near the waterfront in Sarasota, Florida. He was urged to surrender
peacefully but kept a pistol in his hand until a police dog was released;
after being bitten multiple times, Evonitz shot himself and was declared
dead at 10:52 p.m.. Following the return of his body to his family, his
remains were cremated and scattered over the Saluda River.
Richard Marc Evonitz
The horrors of abduction and murder introduced
themselves to the residents of Virginia's Spotsylvania County on
September 9, 1996. Sixteen-year-old Sofia Silva was last seen doing her
homework on the front steps of her families county home shortly after
arriving home from school. Silva was taken quietly and without apparent
In fact her older sister was inside the home during the
abduction but was completely unaware of her sibling's situation. Despite
the best efforts of police Silva seemed to vanish into thin air and was
eventually found dead in a marsh six weeks later and twenty miles away.
She was wrapped in a white cover and her pubic hair had been shaved off.
Police were at a loss in the Silva case when two
sisters, Kristin Lisk, fifteen, and Kati Lisk, twelve, disappeared after
getting off their respective school buses on May 1, 1997, in
Fredericksburg. Their father came home from work some time later to find
no sign of his daughters except Kristin's book bag laying discarded in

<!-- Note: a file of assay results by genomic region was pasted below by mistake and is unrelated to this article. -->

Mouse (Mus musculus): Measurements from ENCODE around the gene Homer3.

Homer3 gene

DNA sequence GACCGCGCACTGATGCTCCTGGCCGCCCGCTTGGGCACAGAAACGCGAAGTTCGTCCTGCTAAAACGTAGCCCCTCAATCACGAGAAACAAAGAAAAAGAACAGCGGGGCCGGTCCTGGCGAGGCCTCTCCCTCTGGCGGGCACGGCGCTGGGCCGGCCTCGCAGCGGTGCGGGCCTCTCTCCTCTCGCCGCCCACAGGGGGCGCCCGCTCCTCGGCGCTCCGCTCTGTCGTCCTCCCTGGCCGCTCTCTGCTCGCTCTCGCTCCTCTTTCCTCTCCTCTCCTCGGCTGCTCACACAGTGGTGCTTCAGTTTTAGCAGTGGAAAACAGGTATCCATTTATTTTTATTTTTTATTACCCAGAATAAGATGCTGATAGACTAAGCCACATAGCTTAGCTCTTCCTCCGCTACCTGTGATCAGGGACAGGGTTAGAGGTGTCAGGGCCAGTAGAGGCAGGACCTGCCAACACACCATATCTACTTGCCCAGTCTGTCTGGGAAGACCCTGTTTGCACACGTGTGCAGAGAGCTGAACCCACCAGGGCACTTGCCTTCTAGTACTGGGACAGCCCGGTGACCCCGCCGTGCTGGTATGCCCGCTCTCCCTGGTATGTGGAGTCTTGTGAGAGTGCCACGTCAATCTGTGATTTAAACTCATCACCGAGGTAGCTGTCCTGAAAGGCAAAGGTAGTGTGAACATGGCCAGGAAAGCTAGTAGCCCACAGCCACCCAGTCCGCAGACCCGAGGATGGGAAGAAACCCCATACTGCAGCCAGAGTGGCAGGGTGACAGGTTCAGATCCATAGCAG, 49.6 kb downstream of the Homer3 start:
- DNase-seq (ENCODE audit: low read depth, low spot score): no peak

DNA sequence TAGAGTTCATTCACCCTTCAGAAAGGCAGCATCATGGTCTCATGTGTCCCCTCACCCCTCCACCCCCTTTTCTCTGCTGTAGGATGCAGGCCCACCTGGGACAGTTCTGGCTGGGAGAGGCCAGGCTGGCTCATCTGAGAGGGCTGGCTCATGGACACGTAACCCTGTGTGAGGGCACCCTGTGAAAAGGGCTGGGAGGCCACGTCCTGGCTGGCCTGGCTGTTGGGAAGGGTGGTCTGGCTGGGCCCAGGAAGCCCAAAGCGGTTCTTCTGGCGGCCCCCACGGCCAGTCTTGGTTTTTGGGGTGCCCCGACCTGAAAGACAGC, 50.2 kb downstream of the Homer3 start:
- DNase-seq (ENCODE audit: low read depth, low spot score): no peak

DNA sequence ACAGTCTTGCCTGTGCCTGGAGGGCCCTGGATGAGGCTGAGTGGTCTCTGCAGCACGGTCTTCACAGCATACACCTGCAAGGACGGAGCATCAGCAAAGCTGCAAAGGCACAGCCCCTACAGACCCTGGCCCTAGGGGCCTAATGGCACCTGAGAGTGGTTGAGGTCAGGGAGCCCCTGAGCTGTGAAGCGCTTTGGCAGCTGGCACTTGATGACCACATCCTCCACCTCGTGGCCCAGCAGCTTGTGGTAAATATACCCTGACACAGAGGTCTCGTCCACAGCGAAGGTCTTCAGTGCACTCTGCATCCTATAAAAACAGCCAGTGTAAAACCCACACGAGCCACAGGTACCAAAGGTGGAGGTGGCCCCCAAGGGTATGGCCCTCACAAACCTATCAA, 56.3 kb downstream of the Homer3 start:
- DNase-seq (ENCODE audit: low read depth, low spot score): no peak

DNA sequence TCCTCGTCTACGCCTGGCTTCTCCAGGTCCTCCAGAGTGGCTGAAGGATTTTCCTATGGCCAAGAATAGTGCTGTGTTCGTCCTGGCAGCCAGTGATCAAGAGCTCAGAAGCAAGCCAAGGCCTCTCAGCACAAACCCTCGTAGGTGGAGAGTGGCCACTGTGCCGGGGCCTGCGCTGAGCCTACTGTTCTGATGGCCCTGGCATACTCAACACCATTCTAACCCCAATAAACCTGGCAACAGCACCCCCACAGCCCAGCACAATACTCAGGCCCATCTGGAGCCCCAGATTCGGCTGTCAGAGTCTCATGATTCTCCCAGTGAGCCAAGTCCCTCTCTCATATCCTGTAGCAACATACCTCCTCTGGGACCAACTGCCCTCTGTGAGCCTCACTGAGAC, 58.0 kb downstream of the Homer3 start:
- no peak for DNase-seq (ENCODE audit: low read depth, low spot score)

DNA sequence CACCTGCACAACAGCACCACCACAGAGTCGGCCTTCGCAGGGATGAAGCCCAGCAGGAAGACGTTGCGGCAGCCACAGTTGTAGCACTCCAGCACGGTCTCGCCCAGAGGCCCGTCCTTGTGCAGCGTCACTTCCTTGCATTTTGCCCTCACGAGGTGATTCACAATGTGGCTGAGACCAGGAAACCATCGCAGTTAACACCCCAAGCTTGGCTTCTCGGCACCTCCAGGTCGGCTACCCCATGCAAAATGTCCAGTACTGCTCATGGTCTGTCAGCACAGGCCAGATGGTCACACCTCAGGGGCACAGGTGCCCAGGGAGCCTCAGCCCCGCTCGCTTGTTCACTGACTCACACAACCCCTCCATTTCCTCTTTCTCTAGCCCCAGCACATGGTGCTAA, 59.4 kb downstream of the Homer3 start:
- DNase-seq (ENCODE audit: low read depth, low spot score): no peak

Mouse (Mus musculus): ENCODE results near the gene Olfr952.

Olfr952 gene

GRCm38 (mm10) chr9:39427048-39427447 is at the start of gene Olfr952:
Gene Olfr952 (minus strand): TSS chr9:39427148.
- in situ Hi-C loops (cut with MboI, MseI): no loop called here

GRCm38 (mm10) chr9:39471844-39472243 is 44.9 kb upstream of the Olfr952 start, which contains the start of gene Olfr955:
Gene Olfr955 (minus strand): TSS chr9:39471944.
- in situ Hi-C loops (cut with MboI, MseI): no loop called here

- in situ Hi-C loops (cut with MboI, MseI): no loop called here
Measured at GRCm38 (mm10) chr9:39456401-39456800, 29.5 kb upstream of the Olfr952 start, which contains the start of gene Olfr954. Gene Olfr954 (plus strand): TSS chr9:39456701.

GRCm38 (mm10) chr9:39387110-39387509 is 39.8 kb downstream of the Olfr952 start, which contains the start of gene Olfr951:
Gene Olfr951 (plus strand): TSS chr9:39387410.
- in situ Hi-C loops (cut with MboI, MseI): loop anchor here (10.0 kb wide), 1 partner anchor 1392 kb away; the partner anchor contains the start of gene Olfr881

the front yard. The two sisters were found dead five days later in a
river over forty miles from their home. Like Silva their killer had
shaved their pubic areas at some point during their forced confinement.
It was obvious the two cases were the work of the same
man. All three girls had been abducted at their homes after school and
without any struggle, all had their pubic hair shaved off by the killer,
all had been strangled or suffocated, and all were dumped in water. It
came as no suprise when DNA samples from both crimes matched. It brought
authorities no closer to solving the mystery and after a few years
passed it seemed likely that the Spotsylvania Killer would never be
Fate eventually did intervene, though, when a 38-year-old
man named Richard Evonitz abducted a 15-year-old girl on June 24, 2002,
in Columbia, South Carolina. After raping his captive and holding her
hostage in his apartment for eighteen hours, Evonitz got sloppy and
dozed off, allowing the girl to work herself free and escape. Police
responding to her report found the apartment empty but Evonitz was
eventually tracked down in Sarasota, Florida, two days later and shot
himself in the head before he could be arrested.
It was apparent during a subsequent search of the
deceased abductor's apartment that he was no first-time offender. A
footlocker was opened and found to contain what seemed to be items that
could be considered murderous 'trophies'. Among the things found were